Joe Brennan: ‘Uncertainty’ line will not wash with investors
Dublin-listed companies to start reporting Covid-hit interim earnings next week
Bad as the second quarter was for United Airlines, it wasn’t as dismal as analysts’ expectations for the US airline. Photograph: iStock
United Airlines may have spent 1,150 days undergoing painful restructuring after filing in 2002 for what remains the largest-ever airline bankruptcy. But it said this week that the three months to the end of June this year was “the most difficult financial quarter in its 94-year-history”.
The carrier dived to a $1.63 billion (€1.4 billion) loss for the quarter amid an 87 per cent slump in revenues as travel demand virtually dried up as a result of the Covid-19 pandemic.
Dire as the figures were, chief executive Scott Kirby, only months into the job, couldn’t help taking a swipe at Delta Airlines and American Airlines, saying while United Airlines burned through $40 million of cash a day during the quarter, its arch rivals were faring worse. United Airlines results also came in slightly better than analysts’ beaten-down expectations.
As US earnings season progressed this week, Coca-Cola reported its net profits tumbled by almost a third to $1.78 billion during the second quarter as stockpiling by households during the worst of Covid-19 lockdowns globally failed to offset the hit to sales caused by closures of bars, restaurants and sports and music venues. Still, again, the figures topped consensus forecasts.
Last week, JPMorgan, Citigroup, Wells Fargo and Bank of America, the US’s largest banks, revealed they had set aside more than $30 billion between them during the three months to June to cover expected losses resulting from the economic shock.
The levels of provisions are the highest stomached by the industry since 2008, but, on the whole, the banks’ second-quarter figures came in ahead of Wall Street projections.
While companies moved en masse in March and April to pull their previous earnings forecasts as coronavirus swept through western economies, it seems that the corporate world has done a decent job whispering into the ears of analysts.
Earnings across listed US companies are estimated to be down by an average of 44 per cent for the three months. Still, almost three-quarters of those that have reported so far have beaten market expectations, according to financial data firm FactSet.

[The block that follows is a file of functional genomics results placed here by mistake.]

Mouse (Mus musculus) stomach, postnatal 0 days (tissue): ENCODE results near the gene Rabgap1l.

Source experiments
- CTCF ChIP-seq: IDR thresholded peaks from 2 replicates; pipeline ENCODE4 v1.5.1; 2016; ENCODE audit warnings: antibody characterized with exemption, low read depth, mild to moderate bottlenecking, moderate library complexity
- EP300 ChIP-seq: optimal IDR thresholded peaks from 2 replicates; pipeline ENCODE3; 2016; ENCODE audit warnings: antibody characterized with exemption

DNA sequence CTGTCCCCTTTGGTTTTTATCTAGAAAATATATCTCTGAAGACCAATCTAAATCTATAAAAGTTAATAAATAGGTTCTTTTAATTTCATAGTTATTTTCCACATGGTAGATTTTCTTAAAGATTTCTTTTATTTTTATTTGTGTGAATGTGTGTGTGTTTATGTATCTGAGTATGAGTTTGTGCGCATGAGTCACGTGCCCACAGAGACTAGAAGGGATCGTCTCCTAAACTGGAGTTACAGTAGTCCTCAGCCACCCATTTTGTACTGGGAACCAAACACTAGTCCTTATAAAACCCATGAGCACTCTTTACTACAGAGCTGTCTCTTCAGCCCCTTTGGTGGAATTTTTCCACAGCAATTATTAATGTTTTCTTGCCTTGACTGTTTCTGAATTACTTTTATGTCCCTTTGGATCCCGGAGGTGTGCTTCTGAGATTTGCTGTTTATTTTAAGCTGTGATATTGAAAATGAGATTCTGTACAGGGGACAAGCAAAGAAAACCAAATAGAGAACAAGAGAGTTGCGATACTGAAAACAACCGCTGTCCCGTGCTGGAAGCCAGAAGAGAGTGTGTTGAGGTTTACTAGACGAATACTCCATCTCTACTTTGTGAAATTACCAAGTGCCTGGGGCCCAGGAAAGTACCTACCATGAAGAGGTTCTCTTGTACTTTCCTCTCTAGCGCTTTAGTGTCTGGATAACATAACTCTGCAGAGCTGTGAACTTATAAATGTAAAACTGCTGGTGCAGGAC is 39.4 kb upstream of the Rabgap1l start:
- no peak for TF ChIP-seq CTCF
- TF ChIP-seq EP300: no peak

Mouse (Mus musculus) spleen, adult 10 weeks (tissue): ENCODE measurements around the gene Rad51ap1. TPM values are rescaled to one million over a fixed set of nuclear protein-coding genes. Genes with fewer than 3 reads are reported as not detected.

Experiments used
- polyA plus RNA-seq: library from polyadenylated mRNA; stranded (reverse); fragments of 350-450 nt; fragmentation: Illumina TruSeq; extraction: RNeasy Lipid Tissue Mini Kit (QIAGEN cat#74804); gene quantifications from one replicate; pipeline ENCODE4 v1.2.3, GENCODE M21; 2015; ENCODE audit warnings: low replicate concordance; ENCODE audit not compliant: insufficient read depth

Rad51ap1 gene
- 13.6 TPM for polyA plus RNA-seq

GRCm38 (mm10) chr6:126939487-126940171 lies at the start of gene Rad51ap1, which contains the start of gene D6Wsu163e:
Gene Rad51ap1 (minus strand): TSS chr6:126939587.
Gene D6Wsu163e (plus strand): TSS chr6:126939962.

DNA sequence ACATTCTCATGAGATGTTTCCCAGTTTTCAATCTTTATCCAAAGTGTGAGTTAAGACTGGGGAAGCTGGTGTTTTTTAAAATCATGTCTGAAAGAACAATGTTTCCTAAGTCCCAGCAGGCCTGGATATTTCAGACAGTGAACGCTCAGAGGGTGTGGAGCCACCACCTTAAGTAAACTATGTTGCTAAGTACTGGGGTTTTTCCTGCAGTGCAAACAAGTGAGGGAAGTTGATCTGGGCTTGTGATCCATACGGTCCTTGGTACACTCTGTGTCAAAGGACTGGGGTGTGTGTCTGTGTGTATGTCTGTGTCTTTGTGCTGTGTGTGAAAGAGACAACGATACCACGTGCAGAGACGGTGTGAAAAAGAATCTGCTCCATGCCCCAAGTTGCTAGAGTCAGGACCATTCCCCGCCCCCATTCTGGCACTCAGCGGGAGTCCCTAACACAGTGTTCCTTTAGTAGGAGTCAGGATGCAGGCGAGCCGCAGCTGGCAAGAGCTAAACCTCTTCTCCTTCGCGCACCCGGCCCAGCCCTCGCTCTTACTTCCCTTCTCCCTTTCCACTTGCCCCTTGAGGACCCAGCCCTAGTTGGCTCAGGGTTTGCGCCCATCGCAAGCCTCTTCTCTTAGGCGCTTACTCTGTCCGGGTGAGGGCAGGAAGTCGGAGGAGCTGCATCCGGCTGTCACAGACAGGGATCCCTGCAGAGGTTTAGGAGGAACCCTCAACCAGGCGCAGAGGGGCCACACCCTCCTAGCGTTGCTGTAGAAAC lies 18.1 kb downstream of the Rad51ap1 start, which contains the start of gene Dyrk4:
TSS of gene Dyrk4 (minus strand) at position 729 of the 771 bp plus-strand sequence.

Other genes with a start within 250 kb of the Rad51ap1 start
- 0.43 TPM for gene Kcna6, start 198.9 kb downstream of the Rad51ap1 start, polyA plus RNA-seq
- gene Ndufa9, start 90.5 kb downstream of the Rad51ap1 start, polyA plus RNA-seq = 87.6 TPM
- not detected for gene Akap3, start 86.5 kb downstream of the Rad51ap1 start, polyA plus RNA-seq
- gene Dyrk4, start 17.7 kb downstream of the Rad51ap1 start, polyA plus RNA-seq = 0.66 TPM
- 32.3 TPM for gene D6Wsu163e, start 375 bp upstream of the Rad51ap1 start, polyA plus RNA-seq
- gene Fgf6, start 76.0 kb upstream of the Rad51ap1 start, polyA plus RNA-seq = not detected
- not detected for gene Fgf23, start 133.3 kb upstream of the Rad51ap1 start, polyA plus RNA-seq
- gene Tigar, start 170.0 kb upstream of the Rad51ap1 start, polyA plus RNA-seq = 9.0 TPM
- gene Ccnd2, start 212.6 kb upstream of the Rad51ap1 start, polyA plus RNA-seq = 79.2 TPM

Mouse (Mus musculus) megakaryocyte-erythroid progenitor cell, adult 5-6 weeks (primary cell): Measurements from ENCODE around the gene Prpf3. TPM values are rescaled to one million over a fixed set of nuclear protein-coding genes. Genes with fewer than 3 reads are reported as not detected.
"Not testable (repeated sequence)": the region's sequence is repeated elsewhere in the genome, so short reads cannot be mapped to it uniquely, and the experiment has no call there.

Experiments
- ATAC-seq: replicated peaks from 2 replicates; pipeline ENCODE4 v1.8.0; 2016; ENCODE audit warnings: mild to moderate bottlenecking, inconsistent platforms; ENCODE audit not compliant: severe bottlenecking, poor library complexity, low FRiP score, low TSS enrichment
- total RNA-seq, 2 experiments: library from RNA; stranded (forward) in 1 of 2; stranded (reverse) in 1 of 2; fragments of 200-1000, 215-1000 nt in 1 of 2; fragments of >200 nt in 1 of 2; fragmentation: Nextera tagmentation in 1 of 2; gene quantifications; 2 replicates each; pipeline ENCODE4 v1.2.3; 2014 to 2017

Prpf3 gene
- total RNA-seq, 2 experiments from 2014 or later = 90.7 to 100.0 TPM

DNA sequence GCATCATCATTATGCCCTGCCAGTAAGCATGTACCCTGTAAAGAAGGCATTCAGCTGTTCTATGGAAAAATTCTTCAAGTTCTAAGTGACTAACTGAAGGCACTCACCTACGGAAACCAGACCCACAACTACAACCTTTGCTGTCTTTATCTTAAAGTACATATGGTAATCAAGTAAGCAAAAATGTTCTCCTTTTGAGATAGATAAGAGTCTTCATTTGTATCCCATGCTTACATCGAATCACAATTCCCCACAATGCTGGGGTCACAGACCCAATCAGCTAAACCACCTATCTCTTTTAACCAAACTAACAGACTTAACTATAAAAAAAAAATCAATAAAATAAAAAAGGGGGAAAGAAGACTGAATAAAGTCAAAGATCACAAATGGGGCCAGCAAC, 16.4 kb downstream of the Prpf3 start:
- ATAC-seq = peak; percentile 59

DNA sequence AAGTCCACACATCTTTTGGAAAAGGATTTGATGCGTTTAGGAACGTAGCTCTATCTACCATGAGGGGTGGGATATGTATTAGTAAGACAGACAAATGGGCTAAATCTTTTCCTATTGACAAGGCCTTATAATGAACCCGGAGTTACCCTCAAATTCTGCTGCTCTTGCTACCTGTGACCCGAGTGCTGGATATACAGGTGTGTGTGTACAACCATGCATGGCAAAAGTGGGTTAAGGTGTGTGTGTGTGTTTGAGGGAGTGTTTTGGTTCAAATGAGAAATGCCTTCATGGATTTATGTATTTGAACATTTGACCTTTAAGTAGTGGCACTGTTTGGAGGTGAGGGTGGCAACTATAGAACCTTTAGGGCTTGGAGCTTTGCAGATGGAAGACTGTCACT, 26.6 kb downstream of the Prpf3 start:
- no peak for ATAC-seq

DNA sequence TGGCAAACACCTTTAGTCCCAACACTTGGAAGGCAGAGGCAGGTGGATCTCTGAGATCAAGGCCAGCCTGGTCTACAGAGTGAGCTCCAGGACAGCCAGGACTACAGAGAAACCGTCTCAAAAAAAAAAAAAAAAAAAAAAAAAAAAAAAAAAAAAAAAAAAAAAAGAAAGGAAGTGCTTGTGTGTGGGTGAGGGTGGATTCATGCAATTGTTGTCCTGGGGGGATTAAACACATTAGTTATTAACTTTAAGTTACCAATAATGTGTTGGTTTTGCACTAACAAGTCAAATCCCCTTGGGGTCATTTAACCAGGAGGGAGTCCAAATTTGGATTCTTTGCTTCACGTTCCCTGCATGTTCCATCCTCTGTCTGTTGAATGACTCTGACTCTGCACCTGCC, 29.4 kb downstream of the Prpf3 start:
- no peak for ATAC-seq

The bar has been set even lower on this side of the Atlantic, with analysts predicting that corporate Europe will post an average 59 per cent year-on-year earnings decline for the second quarter, according to Refinitiv, another financial research firm.
It should hardly surprise, therefore, if Dublin-listed companies beat analysts’ projections when they report results in the coming weeks – even if the level of official guidance to investors from Ireland plc is pretty minimal. Ryanair will be the first out, on Monday, followed as the week progresses by the likes of sandwich maker Greencore, cardboard box giant Smurfit Kappa, food group Kerry and insurer FBD.
The banks will take stage at the start of August, with analysts at Davy estimating that the three Dublin-listed lenders are on track to report a combined €525 million of net losses for the first half as they book more than €1 billion of bad-loan provisions.
The Central Bank has been looking in recent months into how quick Irish-listed companies have been at updating investors about the impact of Covid-19 on business.
“This review indicates that entities in certain sectors have been more proactive in making announcements than others,” the bank said in a statement published on its website last week. “It is critical that issuers provide investors and other market participants with all of the information they are entitled to at this time.”
More than 70 per cent of Iseq 20 companies and six other large Irish groups listed in London have either formally withdrawn full-year guidance as a result of Covid-19 or warned on their outlook. The likes of Kerry Group, Glanbia, AIB and CRH may have been forgiven as they issued trading statements in April and May saying they could not at that stage offer any reasonable earnings indications to investors.
Companies can’t forecast the future path of the virus – no more than health experts or governments. But they should have carried out a lot of detailed work in recent months on various scenarios, risks and assumptions – and what they mean for the practicalities of how a business is run, sales and earnings, cashflow and funding.
Investors are entitled to detailed disclosures on the outcome of this work. Sticking to the “uncertainty” line and boilerplate statements at this stage should raise red flags.
Meanwhile, analysts point out that the biggest insight into how companies feel about the world will be found in comments offered on dividends from businesses that usually make regular shareholder payments. A slew of companies in Ireland and overseas postponed or scrapped planned final dividends on 2019 earnings to conserve cash or appease regulators, as was the case with banks and insurers.
Investors looking for a short cut through the noise in interim earnings reports could do worse than track down dividend policy statements.